After a few minutes the human rights groups started a counter chant. They had better signs- my favorite was “Down With Necktied Vagabonds in Government Offices”, but were smaller and less loud. Eventually the police did come, and cleared the hallway gradually, without further incident.

All this was highly unusual. In Haiti, as elsewhere, courts take security and decorum very seriously. I have observed many high-profile, controversial trials there, and have yet to see a single person allowed to wander the halls with a sign, never mind two large groups. Police typically move quickly to nip any disruptive activity in the bud, and set an example.

The lawyers, meanwhile, headed outside, where they and the human rights activists were outraged and shaken (one of the lawyers left his coat with Ms. Bernardin to hide her face from the cameras). They accused Josue of organizing the protest–he was reportedly in the courtroom, and certainly did not try to stop it—in order to intimidate Ms. Bernardin. They accused the police and the courts of letting this disruption go on long enough to send a message- a very chilling one—to Ms. Bernardin, her lawyers and supporters, and anyone who would try to use the justice system against powerful men in Haiti.

The action inside the courthouse was dispiriting, but there was cause for hope outside. After recording the protest and counterprotest in the hallways, the reporters streamed out the building and attended a series of impromptu press conferences by Ms. Bernardin’s supporters and lawyers. From the journalists’ questions, they seemed to understand why Ms. Bernardin’s team was scared (journalists in Haiti complain of their own harassment) and outraged. They also seemed to relish the role of reporting on the abuse of power evident in the courtroom.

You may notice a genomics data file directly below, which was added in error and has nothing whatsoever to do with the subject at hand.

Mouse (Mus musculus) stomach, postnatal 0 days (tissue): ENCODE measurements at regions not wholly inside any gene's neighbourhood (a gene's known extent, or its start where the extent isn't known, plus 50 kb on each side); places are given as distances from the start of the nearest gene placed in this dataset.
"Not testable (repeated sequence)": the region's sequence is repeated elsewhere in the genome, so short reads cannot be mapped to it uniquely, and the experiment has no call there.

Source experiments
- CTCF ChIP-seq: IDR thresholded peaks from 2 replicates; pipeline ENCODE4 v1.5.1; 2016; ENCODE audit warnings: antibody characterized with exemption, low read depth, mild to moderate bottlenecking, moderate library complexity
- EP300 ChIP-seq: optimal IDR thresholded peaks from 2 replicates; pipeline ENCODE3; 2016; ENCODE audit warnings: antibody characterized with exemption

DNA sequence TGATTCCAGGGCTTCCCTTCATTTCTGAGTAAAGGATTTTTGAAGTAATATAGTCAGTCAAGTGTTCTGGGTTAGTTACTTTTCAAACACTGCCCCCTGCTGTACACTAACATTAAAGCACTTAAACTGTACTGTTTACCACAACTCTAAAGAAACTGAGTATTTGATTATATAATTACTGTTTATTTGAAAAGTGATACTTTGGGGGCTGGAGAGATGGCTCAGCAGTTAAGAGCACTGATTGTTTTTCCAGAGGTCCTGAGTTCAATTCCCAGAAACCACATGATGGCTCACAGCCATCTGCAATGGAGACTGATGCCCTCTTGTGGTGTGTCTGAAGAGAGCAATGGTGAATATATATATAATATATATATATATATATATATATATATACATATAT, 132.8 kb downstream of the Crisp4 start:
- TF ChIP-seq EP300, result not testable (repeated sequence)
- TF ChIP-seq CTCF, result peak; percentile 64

There was more cause for hope back at the Bureau des Avocats Internationaux office where one of Ms. Bernardin’s lawyers worked. Other lawyers and paralegals at the office- all women—were providing intake for four rape victims who had come to the office seeking justice. The appearance of more rape victims is disconcerting, but not new for the BAI. What is new is that there is now a solid chance that the justice system, properly pressed, will provide these victims a fair trial, and will give potential perpetrators a reason to fear punishment. The victims, their lawyers and the groups that support them are persistently and courageously building, cases by case, a justice system that can apply the rule of law even against the most powerful, even in favor of the most marginalized.

Brian Concannon is a human rights lawyer who directs the Boston-based Institute for Justice & Democracy in Haiti. He has worked in Haiti for the United Nations and the Bureau des Avocats Internationaux. Read other articles by Brian.